Loc: Playa Pinuela
Acc: Hilleberg Allak tent
Dist: 26,9 km
Start: 6:45 End: 13:30
I slept well and undisturbesd. Sometimes at night, the rain stopped, the tide receeded, but was back to high in the morning. Still, it is a very different high from yesterday evening. This morning, I can easily get out through the triple surfline. Yesterday it was running up so violent I was worried not to be able to punch through. But I am out. The sky tries to open up, and at least over land, there is a clear stripe between thick clouds and the green hills with the few houses.
I am rounding the reef point of Dominicalito, and see already a few fishing boats offshore. Dominicalito is the only old-fashioned fishing spot I have seen so far in Costa Rica. Not sure if it is the receeding tide in general, ot the upcoming hammerhead spot of Uvita, but my speed is as slow as it can be. I barely paddle four kiloeters per hour, and see on my breaks that I am flushed backwards quite a bit. Oh well! I have to paddle a bitt harder for this quite short section to Playa Pinuela.
I keep my distance to the reefs, and notice an increased speed after noon when te tide changes. If tat keeps on going like this, I might not reach Playa Colorado in one day tomorrow. See how it goes anyway when I pass all those river mouth. I might have to cut the day in two and land on Playa Chicos, again around low tide – and before the afternoon rain, which is always nicer. We will see how the big river openings affect my progress. I any way, I likely need to give them all a wide berth.
On the satellite images, Playa Pinuela looks dead calm, sandy and well-protected. When I arrive, I see a wide ring of large steep boulders all around the bay. Thankfully, on one hour after low tide, it displays flat sand upfront in the outer right corner, where I can land easily through low rolling breakers. I see a large green building to my left – what is that? Two figures stand on the balcony, and I wave at them. They do not wave back. I secure my kayak on the flat wet sand, and do not mind when the mellow rollers push it lightly up the beach with the incoming tide. I climb the steep boulder wall, and see at least a flat area where vehicles with beach people can park. Soon I hear a whistle, and a man waves at me.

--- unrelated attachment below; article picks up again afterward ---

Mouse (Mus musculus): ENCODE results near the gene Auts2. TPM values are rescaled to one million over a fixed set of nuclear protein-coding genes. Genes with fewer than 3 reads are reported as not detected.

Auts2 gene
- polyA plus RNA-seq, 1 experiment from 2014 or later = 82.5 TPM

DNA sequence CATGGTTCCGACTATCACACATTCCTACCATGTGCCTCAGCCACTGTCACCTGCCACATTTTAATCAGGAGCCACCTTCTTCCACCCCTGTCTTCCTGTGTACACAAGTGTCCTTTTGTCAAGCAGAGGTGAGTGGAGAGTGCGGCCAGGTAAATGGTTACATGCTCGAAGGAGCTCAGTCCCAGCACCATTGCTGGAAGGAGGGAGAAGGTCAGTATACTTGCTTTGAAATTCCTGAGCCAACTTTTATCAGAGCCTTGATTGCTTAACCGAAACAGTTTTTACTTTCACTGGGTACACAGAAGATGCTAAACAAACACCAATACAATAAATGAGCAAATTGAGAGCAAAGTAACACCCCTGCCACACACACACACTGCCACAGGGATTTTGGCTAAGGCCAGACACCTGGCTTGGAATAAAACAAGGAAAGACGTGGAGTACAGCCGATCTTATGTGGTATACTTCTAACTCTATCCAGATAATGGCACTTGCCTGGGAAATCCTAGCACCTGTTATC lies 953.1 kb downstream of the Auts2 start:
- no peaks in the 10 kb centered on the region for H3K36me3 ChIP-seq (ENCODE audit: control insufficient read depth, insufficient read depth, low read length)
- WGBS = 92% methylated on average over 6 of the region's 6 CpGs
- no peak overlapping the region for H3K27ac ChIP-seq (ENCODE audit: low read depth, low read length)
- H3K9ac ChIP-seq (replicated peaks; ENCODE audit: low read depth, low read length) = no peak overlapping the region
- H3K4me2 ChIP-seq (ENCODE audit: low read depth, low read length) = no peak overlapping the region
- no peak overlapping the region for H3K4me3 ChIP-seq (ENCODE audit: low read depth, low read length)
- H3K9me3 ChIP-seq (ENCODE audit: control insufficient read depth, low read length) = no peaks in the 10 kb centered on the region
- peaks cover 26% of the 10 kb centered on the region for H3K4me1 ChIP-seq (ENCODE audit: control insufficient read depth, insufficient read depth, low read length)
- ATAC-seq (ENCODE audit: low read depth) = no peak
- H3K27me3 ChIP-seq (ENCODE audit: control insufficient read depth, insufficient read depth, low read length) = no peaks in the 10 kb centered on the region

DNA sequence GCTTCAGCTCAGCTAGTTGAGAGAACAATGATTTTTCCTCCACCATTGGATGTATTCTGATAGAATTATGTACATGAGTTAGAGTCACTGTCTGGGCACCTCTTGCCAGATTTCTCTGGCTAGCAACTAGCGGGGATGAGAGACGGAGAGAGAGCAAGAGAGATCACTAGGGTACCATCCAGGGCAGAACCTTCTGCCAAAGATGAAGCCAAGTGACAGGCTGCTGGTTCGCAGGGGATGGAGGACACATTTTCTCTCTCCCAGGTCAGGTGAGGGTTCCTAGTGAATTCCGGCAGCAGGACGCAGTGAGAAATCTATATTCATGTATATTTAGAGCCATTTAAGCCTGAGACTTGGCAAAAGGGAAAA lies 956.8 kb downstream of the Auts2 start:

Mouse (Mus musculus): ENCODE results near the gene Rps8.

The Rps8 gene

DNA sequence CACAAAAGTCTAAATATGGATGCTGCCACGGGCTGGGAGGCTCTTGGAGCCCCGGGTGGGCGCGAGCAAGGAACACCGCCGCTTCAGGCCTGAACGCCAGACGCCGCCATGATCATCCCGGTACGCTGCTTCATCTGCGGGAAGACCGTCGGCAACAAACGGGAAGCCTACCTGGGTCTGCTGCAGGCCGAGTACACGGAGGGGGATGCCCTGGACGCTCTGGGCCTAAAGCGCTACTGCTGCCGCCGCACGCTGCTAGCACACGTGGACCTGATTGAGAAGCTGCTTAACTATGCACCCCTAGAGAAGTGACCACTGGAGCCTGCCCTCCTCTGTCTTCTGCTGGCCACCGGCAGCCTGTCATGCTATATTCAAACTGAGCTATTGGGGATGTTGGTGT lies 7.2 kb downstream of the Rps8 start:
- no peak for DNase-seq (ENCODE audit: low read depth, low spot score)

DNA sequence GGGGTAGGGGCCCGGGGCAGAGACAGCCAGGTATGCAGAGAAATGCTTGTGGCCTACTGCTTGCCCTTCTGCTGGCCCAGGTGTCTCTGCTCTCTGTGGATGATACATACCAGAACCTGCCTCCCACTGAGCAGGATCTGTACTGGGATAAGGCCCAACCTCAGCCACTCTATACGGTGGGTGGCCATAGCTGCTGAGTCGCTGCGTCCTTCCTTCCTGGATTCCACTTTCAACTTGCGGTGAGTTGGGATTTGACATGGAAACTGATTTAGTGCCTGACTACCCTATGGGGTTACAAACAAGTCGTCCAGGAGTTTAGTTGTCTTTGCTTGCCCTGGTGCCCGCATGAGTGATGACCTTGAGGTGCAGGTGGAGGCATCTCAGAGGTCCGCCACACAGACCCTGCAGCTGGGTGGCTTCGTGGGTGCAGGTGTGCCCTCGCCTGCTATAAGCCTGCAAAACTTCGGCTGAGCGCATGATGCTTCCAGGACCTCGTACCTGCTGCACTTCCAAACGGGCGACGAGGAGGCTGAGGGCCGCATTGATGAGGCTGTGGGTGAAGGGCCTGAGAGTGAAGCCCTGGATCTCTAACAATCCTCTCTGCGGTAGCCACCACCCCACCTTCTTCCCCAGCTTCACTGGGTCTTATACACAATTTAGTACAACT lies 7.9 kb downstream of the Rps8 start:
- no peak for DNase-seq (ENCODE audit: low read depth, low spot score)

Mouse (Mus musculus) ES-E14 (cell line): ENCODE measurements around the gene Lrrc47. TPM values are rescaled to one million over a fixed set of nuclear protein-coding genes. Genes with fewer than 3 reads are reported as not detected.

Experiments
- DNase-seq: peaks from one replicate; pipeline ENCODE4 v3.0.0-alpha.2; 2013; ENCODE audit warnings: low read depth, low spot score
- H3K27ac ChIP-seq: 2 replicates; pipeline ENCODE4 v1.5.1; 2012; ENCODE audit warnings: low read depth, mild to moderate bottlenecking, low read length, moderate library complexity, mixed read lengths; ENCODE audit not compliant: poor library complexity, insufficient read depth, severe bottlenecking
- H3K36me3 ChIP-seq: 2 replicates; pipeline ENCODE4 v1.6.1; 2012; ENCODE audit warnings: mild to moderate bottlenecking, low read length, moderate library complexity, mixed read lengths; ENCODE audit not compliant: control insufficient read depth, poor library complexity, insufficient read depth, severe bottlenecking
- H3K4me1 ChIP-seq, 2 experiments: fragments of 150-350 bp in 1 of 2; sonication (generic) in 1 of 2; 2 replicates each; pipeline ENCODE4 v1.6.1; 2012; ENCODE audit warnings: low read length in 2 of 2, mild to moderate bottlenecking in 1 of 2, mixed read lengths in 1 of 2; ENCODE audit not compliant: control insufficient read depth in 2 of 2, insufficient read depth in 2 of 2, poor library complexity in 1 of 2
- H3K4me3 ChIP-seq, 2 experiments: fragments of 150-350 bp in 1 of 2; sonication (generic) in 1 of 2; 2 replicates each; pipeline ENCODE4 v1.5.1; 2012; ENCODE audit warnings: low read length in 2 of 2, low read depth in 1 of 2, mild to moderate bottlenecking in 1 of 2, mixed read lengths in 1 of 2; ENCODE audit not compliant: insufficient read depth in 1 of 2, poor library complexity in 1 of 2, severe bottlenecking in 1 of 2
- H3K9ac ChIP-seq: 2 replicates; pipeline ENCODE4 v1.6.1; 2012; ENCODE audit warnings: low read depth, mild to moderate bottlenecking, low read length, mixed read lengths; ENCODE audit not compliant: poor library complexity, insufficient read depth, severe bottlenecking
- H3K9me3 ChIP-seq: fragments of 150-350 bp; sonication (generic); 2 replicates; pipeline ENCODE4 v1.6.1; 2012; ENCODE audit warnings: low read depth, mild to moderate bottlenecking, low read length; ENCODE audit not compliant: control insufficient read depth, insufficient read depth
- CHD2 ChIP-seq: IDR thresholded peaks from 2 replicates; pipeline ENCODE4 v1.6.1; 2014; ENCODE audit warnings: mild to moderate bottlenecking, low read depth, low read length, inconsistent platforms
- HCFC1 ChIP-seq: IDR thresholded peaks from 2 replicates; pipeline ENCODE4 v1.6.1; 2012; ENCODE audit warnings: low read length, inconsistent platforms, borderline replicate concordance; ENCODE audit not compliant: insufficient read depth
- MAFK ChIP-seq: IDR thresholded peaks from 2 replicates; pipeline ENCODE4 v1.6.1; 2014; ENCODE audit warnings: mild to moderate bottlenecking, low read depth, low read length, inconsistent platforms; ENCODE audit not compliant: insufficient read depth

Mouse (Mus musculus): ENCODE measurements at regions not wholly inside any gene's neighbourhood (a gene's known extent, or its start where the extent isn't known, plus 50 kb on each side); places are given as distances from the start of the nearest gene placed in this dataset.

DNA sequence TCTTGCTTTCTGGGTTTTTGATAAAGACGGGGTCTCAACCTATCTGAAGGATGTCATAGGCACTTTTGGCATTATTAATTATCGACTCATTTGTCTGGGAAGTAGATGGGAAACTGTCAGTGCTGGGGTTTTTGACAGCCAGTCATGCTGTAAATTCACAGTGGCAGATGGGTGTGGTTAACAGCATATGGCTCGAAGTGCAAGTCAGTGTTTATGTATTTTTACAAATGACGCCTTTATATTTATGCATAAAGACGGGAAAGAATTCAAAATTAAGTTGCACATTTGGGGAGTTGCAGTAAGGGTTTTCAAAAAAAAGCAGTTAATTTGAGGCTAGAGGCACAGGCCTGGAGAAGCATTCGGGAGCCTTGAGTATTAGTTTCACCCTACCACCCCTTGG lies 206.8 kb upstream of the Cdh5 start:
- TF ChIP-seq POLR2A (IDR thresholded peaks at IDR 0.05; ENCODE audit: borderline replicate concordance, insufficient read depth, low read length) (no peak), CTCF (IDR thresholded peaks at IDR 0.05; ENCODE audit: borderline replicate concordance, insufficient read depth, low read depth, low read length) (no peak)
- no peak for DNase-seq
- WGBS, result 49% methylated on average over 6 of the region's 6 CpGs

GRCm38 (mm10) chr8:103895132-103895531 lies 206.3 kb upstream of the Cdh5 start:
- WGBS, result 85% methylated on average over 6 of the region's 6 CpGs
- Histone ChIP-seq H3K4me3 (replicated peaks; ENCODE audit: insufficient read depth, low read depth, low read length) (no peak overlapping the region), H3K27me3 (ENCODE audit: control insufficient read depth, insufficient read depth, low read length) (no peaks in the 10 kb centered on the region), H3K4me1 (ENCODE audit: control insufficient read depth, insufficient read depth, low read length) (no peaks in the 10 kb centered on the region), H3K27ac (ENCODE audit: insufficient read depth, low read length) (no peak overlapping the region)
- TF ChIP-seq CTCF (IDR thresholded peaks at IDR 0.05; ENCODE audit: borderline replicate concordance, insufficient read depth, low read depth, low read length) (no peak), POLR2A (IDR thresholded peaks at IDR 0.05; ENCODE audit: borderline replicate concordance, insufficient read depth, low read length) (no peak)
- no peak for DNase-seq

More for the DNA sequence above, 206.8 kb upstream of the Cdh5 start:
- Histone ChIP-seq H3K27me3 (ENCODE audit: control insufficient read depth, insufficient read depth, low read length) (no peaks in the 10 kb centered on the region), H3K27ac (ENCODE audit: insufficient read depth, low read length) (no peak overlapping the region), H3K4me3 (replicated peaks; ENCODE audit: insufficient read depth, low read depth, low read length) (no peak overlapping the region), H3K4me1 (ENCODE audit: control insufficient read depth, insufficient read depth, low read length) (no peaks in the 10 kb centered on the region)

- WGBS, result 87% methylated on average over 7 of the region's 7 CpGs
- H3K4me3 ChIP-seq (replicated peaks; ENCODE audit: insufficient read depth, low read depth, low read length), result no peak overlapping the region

WTF – I am again in a national park? This one does not show up on Google, and the building seems also to be new. I greet Willy, the ranger, and he says the park is closed. As always, I politely explain my case, and ask for permission to stay one night. It does not take long to convince him, and a call to Adrian, my coast guard contact, explains things and everything is good. I am offered to stay in a room without furniture, but prefer to set my tent on a dry balcony under a roof of one of the buildings. It has better ‘aircondition’ than inside the room. I have camped worse, my tent and things dry out or stay dry, and I have a shower and bathroom. My gear I need to get up the boulder beach myself, as Willy unfortunately has a bad back. His young daughter is happy to help me with the kayak, as I like it always close to my camp. Tanks very much to both to give me the dry and safe campsite, and a hand with carrying. The high tide waves are crashing noisily against the steep boulder beach and roll noisily back, but I feel dry and safe here.